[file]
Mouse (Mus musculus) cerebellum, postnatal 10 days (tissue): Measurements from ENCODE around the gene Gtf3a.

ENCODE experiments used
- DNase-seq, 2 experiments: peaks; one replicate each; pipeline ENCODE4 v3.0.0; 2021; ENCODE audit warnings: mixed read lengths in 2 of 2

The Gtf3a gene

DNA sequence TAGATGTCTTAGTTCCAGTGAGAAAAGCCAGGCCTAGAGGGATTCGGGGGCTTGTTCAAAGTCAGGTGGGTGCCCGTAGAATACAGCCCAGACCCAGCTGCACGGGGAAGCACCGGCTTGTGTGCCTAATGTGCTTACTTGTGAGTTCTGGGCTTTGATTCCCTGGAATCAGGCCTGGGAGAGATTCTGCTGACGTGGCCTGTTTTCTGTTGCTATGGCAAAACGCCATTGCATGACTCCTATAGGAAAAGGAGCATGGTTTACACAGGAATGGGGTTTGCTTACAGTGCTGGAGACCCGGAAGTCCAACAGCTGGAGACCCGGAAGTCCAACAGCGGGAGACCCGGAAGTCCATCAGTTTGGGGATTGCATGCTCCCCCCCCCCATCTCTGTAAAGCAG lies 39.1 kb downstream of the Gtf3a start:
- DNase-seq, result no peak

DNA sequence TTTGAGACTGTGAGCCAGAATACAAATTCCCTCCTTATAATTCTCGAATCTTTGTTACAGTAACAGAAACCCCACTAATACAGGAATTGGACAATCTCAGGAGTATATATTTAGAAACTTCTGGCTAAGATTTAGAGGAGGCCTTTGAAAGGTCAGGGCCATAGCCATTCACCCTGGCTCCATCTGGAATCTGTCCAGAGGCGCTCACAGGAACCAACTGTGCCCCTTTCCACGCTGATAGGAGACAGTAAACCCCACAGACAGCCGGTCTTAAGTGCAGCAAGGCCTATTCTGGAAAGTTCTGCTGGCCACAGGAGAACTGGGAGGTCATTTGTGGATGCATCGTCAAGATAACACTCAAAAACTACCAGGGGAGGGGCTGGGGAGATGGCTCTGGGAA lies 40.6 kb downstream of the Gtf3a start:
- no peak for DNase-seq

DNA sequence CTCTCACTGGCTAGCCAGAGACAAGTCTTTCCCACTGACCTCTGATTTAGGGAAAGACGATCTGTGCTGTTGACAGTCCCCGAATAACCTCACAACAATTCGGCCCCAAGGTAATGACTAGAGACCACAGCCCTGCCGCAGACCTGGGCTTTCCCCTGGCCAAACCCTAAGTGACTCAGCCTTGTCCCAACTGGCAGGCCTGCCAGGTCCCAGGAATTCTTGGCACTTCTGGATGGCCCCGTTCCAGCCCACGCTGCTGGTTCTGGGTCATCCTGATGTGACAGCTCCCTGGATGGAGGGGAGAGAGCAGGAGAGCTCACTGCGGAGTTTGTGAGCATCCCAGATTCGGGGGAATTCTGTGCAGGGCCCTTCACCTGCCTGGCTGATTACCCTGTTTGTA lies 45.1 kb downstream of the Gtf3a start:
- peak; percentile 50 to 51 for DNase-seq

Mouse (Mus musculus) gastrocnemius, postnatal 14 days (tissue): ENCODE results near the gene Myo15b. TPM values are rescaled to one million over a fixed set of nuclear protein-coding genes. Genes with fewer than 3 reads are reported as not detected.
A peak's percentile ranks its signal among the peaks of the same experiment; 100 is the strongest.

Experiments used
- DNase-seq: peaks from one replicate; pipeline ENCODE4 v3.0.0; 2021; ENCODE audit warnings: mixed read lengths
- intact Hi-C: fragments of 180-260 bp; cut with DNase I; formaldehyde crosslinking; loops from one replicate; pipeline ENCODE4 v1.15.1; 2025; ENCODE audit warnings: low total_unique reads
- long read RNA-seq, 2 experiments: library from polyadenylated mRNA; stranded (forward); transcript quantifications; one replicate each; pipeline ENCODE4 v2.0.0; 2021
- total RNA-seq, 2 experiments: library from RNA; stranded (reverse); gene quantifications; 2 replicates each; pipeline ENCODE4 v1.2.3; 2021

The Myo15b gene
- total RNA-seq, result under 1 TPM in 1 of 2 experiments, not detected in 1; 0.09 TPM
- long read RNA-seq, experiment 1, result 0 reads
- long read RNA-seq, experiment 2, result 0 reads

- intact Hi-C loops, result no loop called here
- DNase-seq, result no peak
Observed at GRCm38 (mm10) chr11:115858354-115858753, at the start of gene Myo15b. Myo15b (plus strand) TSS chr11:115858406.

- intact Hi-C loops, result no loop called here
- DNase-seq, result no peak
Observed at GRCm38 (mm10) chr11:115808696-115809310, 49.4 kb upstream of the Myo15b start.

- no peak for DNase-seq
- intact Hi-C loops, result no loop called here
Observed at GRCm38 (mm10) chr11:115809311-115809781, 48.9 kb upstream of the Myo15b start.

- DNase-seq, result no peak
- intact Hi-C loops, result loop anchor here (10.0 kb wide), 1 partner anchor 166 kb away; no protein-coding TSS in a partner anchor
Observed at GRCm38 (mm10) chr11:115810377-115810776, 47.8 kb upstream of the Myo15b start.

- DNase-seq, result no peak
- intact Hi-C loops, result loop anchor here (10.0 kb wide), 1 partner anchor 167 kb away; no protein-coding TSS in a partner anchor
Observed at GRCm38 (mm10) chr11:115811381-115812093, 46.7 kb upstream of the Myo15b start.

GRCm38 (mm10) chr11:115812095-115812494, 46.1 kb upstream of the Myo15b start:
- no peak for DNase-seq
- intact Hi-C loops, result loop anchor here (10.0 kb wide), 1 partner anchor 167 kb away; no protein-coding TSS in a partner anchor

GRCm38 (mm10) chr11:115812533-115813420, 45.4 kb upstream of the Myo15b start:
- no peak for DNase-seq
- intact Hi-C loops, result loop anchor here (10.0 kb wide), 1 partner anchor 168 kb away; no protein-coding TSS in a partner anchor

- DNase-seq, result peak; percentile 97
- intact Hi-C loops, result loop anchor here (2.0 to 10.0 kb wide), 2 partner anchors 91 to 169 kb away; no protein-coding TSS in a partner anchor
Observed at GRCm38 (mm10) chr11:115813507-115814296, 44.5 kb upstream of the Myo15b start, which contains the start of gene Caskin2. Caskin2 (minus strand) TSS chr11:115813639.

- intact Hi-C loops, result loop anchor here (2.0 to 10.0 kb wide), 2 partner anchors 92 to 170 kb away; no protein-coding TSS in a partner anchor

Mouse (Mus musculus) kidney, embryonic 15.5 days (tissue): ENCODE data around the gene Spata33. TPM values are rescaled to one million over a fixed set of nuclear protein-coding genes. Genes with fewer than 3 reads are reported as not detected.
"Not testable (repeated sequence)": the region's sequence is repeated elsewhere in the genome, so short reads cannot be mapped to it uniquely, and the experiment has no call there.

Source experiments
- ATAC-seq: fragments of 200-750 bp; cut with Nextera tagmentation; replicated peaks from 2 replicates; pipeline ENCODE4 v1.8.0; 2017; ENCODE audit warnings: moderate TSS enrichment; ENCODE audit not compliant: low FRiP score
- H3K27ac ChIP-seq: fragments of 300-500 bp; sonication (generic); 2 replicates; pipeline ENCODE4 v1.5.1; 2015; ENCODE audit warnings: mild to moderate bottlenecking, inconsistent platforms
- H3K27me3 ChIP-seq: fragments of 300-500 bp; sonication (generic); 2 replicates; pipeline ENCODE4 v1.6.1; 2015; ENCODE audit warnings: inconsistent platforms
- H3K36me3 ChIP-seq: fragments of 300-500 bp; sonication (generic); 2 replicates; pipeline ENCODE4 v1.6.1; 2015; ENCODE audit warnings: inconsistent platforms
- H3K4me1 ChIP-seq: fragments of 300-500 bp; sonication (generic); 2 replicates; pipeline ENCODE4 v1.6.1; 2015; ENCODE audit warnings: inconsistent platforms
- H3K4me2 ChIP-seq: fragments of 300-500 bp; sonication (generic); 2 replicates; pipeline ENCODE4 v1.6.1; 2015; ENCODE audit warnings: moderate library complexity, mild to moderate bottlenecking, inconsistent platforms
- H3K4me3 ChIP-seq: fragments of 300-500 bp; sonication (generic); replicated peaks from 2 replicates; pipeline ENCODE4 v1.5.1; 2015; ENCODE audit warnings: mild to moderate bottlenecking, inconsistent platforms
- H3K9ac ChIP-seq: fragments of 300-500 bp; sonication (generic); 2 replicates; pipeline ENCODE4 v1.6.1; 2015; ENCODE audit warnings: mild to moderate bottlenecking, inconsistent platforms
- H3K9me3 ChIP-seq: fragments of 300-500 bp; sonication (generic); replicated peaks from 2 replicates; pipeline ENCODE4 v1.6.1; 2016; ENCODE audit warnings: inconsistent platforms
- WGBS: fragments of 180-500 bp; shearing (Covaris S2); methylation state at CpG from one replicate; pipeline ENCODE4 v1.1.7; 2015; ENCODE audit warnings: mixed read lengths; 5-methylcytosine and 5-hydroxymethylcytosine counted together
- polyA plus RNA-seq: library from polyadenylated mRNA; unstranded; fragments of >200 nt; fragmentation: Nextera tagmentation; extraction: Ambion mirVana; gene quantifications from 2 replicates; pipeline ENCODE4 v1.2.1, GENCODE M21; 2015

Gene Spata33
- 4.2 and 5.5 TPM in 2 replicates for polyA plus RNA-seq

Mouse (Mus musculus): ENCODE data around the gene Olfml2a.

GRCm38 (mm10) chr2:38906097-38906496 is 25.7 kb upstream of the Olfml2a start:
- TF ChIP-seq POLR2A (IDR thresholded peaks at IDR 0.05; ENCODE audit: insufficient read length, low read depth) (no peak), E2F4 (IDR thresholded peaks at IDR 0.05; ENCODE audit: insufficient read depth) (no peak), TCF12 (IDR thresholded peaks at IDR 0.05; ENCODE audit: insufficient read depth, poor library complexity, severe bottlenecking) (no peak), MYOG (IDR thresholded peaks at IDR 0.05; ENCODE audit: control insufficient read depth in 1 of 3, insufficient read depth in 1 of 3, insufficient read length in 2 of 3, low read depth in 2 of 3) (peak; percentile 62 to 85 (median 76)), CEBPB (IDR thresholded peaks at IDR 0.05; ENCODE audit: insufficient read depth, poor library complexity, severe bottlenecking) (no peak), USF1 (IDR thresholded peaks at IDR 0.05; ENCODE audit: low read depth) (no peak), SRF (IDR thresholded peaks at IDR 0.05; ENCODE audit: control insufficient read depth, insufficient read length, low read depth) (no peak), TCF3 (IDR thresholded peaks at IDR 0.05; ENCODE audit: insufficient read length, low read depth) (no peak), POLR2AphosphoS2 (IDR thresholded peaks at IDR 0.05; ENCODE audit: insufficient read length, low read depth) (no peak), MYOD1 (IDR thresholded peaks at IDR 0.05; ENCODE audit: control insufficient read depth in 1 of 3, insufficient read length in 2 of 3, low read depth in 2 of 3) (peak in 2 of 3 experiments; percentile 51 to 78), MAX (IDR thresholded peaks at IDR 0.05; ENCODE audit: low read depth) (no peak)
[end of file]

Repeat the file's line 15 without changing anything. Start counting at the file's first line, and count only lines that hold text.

- intact Hi-C: fragments of 180-260 bp; cut with DNase I; formaldehyde crosslinking; loops from one replicate; pipeline ENCODE4 v1.15.1; 2025; ENCODE audit warnings: low total_unique reads